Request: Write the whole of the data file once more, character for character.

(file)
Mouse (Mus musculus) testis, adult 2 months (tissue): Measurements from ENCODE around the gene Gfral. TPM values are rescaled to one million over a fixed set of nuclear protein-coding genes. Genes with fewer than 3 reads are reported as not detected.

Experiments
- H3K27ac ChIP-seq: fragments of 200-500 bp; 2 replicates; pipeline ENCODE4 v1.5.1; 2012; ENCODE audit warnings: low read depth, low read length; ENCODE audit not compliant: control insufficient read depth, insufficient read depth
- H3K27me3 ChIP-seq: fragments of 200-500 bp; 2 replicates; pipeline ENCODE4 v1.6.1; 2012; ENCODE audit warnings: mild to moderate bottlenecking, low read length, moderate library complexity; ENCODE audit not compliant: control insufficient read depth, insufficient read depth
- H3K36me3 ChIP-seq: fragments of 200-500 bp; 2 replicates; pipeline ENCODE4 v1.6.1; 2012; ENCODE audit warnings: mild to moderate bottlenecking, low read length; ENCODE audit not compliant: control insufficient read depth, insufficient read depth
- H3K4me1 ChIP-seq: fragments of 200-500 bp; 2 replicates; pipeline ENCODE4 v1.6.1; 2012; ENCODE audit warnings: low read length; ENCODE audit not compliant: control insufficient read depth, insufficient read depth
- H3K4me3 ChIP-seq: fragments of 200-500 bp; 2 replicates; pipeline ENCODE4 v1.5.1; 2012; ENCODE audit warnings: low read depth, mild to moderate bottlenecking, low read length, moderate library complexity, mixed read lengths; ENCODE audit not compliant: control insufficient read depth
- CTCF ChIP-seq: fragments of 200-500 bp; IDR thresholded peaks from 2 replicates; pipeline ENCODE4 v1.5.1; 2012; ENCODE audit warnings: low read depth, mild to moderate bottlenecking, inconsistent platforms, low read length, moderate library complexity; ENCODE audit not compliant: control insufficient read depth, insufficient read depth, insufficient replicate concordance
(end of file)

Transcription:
Mouse (Mus musculus) testis, adult 2 months (tissue): Measurements from ENCODE around the gene Gfral. TPM values are rescaled to one million over a fixed set of nuclear protein-coding genes. Genes with fewer than 3 reads are reported as not detected.

Experiments
- H3K27ac ChIP-seq: fragments of 200-500 bp; 2 replicates; pipeline ENCODE4 v1.5.1; 2012; ENCODE audit warnings: low read depth, low read length; ENCODE audit not compliant: control insufficient read depth, insufficient read depth
- H3K27me3 ChIP-seq: fragments of 200-500 bp; 2 replicates; pipeline ENCODE4 v1.6.1; 2012; ENCODE audit warnings: mild to moderate bottlenecking, low read length, moderate library complexity; ENCODE audit not compliant: control insufficient read depth, insufficient read depth
- H3K36me3 ChIP-seq: fragments of 200-500 bp; 2 replicates; pipeline ENCODE4 v1.6.1; 2012; ENCODE audit warnings: mild to moderate bottlenecking, low read length; ENCODE audit not compliant: control insufficient read depth, insufficient read depth
- H3K4me1 ChIP-seq: fragments of 200-500 bp; 2 replicates; pipeline ENCODE4 v1.6.1; 2012; ENCODE audit warnings: low read length; ENCODE audit not compliant: control insufficient read depth, insufficient read depth
- H3K4me3 ChIP-seq: fragments of 200-500 bp; 2 replicates; pipeline ENCODE4 v1.5.1; 2012; ENCODE audit warnings: low read depth, mild to moderate bottlenecking, low read length, moderate library complexity, mixed read lengths; ENCODE audit not compliant: control insufficient read depth
- CTCF ChIP-seq: fragments of 200-500 bp; IDR thresholded peaks from 2 replicates; pipeline ENCODE4 v1.5.1; 2012; ENCODE audit warnings: low read depth, mild to moderate bottlenecking, inconsistent platforms, low read length, moderate library complexity; ENCODE audit not compliant: control insufficient read depth, insufficient read depth, insufficient replicate concordance